Sunday, September 20, 2015

Microsoft To Invest $75 Million in Computer Science Education

Last week Microsoft CEO Satya Nadella announced a $75 million commitment to increase their YouthSpark program to increase access to computer science for all youth worldwide. A big part of that in the US is apparently an expansion of the TEALS program.”TEALS (Technology Education and Literacy in Schools) program brings computer science education to high school students and teachers.” and it has long had support from  Brad Smith, Microsoft President and Chief Legal Officer.
TEALS is a great program that puts software professional in classrooms with experienced teachers. The teachers help the software people teach and the teachers help prepare to teach CS themselves. It’s sort of two programs in one and seems to have some great success.
Where is the rest of the money going? From the press release:
  • Global philanthropic investments with nonprofits in 80 countries, including the Center for Digital Inclusion in Latin America, Silatech in the Middle East and Africa, CoderDojo Foundation in Europe, YCAB Foundation in Asia, and many others, will deliver a range of computing skills from digital literacy to computer science education to youth in local communities around the world.
  • Microsoft Imagine connects students with the tools, resources and experiences they need to turn their innovative ideas into reality. Whether it’s building a game or designing an app, Microsoft Imagine makes learning to code easy and accessible for students and educators, no matter their age or skill level and at no cost. Whether it’s free cloud services like Azure, online competitions via Imagine Cup that educators can incorporate into their curriculum, or fun self-serve learning tutorials, Microsoft Imagine helps bring a student’s technology passion to life through computer science.
  • YouthSpark Hub resources are designed to inspire youth about the full spectrum of computing skills, ranging from digital literacy to computer science engineering. In addition to providing access to the Microsoft Imagine tools, the YouthSpark Hub brings together opportunities to participate in activities such as DigiGirlz and YouthSpark Live, attend free YouthSpark Camps at the Microsoft Stores, and access training through nonprofit organizations supported by Microsoft around the world.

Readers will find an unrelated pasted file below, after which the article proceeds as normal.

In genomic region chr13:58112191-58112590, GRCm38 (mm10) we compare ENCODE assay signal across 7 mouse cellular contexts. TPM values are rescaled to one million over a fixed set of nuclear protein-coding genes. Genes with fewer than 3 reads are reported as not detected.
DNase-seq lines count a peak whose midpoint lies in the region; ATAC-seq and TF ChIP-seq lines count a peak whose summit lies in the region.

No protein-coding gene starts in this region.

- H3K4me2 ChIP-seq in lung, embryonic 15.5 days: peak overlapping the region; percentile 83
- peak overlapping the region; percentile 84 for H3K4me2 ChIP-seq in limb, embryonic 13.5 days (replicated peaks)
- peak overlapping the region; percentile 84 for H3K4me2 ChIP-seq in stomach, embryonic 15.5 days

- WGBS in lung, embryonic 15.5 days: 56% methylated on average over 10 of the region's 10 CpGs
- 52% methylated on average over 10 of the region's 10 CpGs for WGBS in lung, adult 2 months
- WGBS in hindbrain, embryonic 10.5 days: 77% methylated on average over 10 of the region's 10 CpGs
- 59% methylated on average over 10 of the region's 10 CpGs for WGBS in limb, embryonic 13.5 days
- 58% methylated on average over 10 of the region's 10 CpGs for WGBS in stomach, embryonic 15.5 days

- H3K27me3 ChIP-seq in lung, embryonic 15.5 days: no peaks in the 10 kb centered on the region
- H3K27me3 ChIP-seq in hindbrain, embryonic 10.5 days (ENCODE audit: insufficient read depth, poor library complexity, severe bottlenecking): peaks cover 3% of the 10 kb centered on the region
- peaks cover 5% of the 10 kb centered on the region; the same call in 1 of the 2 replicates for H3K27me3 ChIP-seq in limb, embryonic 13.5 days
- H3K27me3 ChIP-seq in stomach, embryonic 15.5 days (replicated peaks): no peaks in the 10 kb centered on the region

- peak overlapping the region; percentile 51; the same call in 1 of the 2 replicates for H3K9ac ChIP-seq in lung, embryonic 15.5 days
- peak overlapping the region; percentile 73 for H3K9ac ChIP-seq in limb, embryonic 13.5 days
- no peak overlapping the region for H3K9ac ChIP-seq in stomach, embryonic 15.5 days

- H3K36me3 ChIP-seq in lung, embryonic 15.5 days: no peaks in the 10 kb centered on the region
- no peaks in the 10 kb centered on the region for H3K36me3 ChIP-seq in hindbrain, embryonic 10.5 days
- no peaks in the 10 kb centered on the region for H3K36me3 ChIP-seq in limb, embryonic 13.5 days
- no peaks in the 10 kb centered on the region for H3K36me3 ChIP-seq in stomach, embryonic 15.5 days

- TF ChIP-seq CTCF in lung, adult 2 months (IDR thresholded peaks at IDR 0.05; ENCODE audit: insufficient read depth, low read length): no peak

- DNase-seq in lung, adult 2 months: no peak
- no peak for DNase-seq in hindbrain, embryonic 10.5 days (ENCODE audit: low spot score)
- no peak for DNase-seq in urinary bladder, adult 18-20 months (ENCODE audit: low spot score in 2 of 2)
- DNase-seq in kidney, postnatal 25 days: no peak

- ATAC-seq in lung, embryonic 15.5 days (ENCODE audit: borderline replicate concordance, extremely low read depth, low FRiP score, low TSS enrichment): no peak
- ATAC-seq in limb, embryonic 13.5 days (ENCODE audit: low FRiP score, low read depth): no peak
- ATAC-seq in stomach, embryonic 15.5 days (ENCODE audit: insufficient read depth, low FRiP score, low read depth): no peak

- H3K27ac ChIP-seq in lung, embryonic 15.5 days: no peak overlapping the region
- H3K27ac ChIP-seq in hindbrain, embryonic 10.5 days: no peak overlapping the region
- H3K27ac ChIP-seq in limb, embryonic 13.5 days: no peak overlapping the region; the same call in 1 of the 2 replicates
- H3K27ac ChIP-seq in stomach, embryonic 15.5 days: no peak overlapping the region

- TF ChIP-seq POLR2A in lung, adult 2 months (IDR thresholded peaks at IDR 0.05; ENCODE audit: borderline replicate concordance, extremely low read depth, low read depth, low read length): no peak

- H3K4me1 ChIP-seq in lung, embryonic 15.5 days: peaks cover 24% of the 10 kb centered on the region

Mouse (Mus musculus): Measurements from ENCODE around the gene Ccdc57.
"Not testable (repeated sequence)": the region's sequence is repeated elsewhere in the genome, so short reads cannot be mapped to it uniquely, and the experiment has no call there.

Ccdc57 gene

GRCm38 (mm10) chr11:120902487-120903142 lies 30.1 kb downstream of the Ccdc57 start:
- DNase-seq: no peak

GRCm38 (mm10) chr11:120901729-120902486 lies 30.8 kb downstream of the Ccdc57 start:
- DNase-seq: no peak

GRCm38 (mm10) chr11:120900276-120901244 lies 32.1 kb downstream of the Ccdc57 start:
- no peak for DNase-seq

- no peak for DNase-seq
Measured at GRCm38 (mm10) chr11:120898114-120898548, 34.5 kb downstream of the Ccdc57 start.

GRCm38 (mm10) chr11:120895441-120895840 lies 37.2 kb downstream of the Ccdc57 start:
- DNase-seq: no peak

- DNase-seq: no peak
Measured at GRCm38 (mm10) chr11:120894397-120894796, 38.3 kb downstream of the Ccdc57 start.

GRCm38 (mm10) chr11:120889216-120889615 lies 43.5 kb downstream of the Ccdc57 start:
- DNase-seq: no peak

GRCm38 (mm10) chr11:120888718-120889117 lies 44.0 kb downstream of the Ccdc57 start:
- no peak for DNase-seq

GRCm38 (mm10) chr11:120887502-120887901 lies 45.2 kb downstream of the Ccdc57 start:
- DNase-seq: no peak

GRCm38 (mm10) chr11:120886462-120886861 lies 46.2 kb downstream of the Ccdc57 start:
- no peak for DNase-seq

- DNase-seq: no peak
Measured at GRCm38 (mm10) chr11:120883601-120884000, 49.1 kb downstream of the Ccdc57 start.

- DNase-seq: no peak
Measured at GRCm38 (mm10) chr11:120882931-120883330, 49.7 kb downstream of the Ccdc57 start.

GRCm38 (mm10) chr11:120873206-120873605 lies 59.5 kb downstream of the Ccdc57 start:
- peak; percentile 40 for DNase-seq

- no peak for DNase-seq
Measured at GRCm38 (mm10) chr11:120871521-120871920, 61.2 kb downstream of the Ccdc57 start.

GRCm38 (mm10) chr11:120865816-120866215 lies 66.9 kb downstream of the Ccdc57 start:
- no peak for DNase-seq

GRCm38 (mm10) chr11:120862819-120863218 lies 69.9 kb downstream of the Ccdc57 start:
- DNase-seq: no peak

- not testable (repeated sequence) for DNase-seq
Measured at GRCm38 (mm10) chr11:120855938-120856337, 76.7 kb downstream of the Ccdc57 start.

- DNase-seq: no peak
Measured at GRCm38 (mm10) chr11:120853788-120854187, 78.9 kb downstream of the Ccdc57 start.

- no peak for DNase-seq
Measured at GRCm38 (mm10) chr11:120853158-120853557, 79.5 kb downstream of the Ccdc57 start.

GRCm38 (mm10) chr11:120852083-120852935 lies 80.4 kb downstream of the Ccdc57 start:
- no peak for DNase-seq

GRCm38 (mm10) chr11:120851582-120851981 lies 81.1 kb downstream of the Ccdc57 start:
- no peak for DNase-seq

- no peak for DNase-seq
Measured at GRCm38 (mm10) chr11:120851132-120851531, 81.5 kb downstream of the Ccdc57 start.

A lot of this has been going on for a while. I wonder if this announcement in incremental increase of the cost of what has been going on to continue. Yes, I’m a bit more skeptical these days. It seems to me there used to be more resources for CS teachers from Microsoft The faculty connection (there used to be a high school specific section of that) seems to be gone. That used to me my “go to place” to send teachers for teaching resources.  DreamSpark is still around but doesn’t seem to be promoted as much. Honestly with Visual Studio Community edition and free editions of Microsoft Expression Web it’s not as necessary as it once was though. The curriculum resources are harder to find though. I miss there being a person at Microsoft whose job it was to help HS CS teachers. It doesn’t have to be me (been there, done that, have a box of t-shirts) but it would be nice if there was an easily identifiable person or better yet team we could go to for help. I miss that.


Unknown said...


I was recently contacted by someone from our local (philadelphia) area that has been hired by microsoft to help teachers in the area. She will be doing a session of Touch Develop at our STEMgirlz workshop in Bucks County on October 17, 2015. I chatted with her for a few minutes, and it seems she is part of a larger program developed at Microsoft.

Arta Szathmary

Garth said...

I really miss not having the direct connection to Microsoft you provided. Microsoft has a lot for educators but now it is just stuff I stumble on. The Creative Coding course looks interesting but just handing it out and expecting teachers to have time to learn and implement it on their own is a bit much. Project Spark is the same. MS needs to have regional educational coordinators to sponsor summer sessions if they really want this stuff to get to teachers and students. Of course I cannot imagine this stuff is a big money maker.

I am just really glad you stayed in education.